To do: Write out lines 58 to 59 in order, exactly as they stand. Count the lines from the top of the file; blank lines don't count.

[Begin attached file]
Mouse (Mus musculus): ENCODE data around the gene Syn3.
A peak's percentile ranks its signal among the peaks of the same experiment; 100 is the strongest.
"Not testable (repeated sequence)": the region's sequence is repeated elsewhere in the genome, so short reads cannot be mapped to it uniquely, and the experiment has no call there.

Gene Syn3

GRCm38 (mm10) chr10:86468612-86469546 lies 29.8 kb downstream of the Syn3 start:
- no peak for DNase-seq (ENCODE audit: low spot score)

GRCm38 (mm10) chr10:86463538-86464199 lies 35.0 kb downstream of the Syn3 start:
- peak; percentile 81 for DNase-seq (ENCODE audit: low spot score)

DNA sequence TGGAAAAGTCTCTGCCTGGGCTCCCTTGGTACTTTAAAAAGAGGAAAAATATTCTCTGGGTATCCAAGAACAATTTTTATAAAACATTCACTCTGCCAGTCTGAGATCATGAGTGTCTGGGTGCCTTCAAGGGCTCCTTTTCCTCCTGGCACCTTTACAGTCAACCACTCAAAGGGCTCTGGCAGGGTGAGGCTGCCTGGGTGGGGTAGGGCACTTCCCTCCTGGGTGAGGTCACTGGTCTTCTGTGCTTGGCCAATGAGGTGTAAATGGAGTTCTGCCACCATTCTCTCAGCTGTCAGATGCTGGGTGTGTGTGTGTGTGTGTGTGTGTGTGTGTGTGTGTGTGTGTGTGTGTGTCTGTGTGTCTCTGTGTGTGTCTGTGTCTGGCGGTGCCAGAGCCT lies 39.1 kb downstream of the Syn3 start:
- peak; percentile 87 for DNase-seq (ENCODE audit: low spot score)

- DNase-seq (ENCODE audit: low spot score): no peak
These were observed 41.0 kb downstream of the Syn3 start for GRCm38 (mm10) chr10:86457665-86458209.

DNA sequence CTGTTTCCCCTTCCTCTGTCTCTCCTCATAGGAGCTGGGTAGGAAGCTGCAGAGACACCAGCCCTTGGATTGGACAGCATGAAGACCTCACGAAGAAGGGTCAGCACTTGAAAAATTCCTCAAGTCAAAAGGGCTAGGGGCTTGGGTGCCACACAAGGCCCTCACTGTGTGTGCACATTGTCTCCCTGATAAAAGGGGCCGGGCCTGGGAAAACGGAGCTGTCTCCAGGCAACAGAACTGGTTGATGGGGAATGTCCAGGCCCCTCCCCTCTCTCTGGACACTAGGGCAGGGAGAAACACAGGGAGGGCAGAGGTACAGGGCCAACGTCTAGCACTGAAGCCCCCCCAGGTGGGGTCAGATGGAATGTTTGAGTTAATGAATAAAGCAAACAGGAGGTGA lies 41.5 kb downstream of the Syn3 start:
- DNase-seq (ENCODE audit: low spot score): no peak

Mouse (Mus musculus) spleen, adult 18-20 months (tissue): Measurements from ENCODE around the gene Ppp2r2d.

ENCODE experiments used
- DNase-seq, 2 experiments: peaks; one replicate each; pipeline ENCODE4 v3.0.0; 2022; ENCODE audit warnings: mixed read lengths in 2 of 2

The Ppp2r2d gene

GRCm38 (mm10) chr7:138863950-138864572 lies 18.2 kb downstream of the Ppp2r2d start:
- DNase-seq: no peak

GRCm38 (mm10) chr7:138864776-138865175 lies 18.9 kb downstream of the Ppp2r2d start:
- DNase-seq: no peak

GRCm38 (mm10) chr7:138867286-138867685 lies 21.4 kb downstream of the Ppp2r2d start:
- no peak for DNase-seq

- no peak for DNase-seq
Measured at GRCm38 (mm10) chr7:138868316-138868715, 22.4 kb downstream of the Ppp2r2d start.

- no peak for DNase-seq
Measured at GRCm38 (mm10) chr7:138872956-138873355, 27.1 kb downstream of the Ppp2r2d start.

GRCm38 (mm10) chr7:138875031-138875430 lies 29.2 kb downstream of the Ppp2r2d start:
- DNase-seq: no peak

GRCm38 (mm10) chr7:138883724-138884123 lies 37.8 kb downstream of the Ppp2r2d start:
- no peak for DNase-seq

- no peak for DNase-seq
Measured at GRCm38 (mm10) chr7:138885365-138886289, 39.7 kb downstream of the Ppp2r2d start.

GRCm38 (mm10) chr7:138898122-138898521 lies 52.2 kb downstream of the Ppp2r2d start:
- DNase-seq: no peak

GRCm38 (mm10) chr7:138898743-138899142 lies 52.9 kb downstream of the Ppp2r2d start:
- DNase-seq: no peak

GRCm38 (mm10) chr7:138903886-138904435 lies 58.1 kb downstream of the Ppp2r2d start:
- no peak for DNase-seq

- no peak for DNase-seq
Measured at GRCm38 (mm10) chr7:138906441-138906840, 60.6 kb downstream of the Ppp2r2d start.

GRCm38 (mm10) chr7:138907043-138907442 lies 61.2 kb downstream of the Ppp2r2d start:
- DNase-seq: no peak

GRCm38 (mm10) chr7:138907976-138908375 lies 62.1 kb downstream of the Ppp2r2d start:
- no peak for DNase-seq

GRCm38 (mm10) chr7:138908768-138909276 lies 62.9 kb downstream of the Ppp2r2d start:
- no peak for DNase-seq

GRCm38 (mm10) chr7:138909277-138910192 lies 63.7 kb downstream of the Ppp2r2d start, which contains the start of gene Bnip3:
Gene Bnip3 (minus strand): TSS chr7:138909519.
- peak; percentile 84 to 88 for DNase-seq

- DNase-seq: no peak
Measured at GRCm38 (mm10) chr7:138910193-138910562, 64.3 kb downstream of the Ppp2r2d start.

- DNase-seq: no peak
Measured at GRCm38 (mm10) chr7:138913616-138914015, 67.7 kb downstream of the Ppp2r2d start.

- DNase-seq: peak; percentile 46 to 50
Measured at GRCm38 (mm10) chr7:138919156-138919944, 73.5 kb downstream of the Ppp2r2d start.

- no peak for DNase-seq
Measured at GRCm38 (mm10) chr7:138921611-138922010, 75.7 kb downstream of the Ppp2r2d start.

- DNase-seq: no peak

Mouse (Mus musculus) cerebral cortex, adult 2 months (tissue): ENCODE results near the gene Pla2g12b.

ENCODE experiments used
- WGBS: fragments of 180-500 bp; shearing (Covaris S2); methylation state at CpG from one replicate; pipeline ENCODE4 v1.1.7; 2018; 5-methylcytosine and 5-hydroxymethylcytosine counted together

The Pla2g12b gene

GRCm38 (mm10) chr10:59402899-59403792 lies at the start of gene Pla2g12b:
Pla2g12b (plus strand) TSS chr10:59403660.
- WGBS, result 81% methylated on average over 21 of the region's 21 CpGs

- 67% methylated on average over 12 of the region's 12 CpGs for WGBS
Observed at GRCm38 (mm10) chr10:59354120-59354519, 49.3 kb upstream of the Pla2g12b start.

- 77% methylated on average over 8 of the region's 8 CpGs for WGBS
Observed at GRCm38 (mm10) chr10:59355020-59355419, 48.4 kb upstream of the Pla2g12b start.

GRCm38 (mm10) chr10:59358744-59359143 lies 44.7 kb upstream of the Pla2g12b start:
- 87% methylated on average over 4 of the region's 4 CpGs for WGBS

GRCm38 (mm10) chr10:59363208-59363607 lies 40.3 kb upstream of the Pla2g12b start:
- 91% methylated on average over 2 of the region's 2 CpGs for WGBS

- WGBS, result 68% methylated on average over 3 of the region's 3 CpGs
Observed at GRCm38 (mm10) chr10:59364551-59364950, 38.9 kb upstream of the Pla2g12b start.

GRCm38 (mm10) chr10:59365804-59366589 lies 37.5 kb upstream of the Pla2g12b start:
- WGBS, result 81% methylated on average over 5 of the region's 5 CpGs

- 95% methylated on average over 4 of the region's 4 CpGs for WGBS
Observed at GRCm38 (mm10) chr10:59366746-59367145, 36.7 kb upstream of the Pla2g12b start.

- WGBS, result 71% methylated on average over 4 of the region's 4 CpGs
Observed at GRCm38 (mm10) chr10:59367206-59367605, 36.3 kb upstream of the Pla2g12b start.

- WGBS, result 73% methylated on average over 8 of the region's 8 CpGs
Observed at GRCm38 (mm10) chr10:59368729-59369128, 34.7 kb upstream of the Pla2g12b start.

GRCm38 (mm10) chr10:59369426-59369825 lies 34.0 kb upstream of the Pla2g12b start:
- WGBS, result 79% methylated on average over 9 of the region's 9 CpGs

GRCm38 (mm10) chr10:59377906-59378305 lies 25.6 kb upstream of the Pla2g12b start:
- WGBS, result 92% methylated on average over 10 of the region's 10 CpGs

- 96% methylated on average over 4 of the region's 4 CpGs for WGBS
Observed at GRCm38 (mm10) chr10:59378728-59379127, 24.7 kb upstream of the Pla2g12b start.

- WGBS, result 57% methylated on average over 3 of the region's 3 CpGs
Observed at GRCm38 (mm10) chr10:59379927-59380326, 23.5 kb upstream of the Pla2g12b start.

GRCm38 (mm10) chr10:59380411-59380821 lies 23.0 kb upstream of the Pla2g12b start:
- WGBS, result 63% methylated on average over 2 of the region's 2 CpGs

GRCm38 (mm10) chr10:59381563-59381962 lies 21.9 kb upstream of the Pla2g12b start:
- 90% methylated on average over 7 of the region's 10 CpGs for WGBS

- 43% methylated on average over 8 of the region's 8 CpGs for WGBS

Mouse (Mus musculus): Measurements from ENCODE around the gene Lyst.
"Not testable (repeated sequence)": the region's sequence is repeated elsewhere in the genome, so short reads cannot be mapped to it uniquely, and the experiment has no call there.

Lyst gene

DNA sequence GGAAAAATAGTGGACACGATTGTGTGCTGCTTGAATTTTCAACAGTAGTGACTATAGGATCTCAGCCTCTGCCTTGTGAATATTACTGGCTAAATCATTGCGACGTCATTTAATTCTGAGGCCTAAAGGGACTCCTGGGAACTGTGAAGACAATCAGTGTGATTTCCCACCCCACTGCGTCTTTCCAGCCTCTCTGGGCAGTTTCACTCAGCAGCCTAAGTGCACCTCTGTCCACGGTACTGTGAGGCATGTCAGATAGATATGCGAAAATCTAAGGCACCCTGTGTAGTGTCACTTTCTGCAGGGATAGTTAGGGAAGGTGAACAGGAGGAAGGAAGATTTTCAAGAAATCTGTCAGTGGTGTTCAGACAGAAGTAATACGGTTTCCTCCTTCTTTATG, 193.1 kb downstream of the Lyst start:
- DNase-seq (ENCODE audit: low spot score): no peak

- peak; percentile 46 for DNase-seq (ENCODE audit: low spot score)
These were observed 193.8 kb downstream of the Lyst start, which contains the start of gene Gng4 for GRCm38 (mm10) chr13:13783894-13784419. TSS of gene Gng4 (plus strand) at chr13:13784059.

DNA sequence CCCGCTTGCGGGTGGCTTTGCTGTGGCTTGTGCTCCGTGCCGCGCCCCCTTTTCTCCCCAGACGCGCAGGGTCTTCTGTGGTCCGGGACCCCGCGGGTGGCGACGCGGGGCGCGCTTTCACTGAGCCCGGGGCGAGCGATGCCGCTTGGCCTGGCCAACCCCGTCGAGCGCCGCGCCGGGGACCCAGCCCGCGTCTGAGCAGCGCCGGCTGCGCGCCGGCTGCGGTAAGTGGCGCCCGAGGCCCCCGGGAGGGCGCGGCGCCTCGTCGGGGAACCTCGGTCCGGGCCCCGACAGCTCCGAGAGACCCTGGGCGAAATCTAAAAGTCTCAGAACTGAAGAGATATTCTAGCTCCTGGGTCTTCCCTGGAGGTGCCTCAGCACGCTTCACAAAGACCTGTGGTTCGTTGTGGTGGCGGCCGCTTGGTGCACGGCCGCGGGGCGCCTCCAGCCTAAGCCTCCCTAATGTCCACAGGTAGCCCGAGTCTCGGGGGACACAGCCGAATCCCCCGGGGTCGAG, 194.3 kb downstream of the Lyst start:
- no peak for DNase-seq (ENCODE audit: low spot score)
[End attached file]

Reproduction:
- no peak for DNase-seq
Measured at GRCm38 (mm10) chr7:138921611-138922010, 75.7 kb downstream of the Ppp2r2d start.